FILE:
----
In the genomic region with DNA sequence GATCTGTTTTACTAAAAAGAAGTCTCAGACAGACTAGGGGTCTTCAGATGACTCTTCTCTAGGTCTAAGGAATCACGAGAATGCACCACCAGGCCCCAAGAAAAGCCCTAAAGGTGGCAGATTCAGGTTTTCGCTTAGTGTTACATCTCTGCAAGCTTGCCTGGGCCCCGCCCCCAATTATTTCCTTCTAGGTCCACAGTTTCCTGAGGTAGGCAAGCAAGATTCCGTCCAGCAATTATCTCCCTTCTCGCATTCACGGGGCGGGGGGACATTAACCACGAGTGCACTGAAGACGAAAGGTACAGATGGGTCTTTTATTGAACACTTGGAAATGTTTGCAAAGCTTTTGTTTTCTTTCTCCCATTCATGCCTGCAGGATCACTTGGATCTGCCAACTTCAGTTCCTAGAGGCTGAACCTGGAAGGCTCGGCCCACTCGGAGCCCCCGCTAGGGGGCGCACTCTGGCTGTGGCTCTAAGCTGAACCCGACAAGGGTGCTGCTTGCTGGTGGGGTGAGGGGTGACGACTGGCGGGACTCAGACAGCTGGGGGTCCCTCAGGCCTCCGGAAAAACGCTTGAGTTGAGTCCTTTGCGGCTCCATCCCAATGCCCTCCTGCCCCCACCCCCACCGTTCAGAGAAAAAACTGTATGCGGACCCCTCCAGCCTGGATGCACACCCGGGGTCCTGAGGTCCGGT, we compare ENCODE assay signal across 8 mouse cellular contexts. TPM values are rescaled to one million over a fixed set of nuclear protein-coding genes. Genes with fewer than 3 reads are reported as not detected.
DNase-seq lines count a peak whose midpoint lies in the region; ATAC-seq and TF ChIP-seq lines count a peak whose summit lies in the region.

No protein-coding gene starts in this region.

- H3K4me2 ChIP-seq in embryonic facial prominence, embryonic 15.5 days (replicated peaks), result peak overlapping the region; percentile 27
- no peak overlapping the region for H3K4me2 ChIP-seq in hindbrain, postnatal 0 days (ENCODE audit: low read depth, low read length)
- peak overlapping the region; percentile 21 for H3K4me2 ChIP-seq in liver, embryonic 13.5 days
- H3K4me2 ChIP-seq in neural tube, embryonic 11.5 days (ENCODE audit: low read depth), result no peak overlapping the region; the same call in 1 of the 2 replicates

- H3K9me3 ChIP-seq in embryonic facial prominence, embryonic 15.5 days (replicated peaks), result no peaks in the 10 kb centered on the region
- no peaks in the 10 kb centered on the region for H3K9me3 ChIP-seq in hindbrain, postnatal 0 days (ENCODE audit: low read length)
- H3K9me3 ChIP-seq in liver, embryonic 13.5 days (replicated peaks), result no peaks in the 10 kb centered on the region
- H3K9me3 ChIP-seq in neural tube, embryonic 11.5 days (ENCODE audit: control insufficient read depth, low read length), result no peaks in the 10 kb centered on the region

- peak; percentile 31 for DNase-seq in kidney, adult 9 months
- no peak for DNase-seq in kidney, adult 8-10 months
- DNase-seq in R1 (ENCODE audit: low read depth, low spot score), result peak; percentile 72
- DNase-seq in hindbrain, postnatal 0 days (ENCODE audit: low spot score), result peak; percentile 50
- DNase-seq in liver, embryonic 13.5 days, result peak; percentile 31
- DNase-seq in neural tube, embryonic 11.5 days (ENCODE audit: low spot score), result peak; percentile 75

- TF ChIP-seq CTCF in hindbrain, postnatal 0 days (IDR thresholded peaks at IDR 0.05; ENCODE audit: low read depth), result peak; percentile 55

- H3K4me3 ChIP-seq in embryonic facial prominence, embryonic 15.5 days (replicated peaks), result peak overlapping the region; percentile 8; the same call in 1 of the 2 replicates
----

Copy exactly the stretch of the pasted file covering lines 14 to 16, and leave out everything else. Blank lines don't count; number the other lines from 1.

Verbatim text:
- DNase-seq in R1 (ENCODE audit: low read depth, low spot score), result peak; percentile 72
- DNase-seq in hindbrain, postnatal 0 days (ENCODE audit: low spot score), result peak; percentile 50
- DNase-seq in liver, embryonic 13.5 days, result peak; percentile 31